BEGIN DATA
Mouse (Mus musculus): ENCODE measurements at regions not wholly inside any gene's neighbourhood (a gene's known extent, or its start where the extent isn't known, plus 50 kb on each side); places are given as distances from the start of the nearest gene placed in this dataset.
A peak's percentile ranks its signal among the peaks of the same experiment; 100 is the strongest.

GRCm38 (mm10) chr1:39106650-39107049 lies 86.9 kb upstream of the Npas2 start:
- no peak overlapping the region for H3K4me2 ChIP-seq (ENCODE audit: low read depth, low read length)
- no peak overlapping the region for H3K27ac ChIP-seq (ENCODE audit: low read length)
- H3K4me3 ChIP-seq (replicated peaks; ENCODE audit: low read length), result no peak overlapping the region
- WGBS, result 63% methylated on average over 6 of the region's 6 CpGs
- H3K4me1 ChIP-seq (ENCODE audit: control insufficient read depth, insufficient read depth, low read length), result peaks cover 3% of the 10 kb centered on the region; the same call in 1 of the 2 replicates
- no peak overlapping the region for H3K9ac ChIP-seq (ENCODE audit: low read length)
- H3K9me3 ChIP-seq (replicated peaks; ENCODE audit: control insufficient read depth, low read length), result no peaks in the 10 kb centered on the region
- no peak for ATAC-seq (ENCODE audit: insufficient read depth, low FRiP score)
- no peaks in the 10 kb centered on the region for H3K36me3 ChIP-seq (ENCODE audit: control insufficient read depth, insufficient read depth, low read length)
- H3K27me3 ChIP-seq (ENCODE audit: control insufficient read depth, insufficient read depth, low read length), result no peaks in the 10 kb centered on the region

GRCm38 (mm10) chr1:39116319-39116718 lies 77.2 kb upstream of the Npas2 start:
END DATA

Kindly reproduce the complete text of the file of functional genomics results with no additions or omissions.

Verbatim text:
Mouse (Mus musculus): ENCODE measurements at regions not wholly inside any gene's neighbourhood (a gene's known extent, or its start where the extent isn't known, plus 50 kb on each side); places are given as distances from the start of the nearest gene placed in this dataset.
A peak's percentile ranks its signal among the peaks of the same experiment; 100 is the strongest.

GRCm38 (mm10) chr1:39106650-39107049 lies 86.9 kb upstream of the Npas2 start:
- no peak overlapping the region for H3K4me2 ChIP-seq (ENCODE audit: low read depth, low read length)
- no peak overlapping the region for H3K27ac ChIP-seq (ENCODE audit: low read length)
- H3K4me3 ChIP-seq (replicated peaks; ENCODE audit: low read length), result no peak overlapping the region
- WGBS, result 63% methylated on average over 6 of the region's 6 CpGs
- H3K4me1 ChIP-seq (ENCODE audit: control insufficient read depth, insufficient read depth, low read length), result peaks cover 3% of the 10 kb centered on the region; the same call in 1 of the 2 replicates
- no peak overlapping the region for H3K9ac ChIP-seq (ENCODE audit: low read length)
- H3K9me3 ChIP-seq (replicated peaks; ENCODE audit: control insufficient read depth, low read length), result no peaks in the 10 kb centered on the region
- no peak for ATAC-seq (ENCODE audit: insufficient read depth, low FRiP score)
- no peaks in the 10 kb centered on the region for H3K36me3 ChIP-seq (ENCODE audit: control insufficient read depth, insufficient read depth, low read length)
- H3K27me3 ChIP-seq (ENCODE audit: control insufficient read depth, insufficient read depth, low read length), result no peaks in the 10 kb centered on the region

GRCm38 (mm10) chr1:39116319-39116718 lies 77.2 kb upstream of the Npas2 start: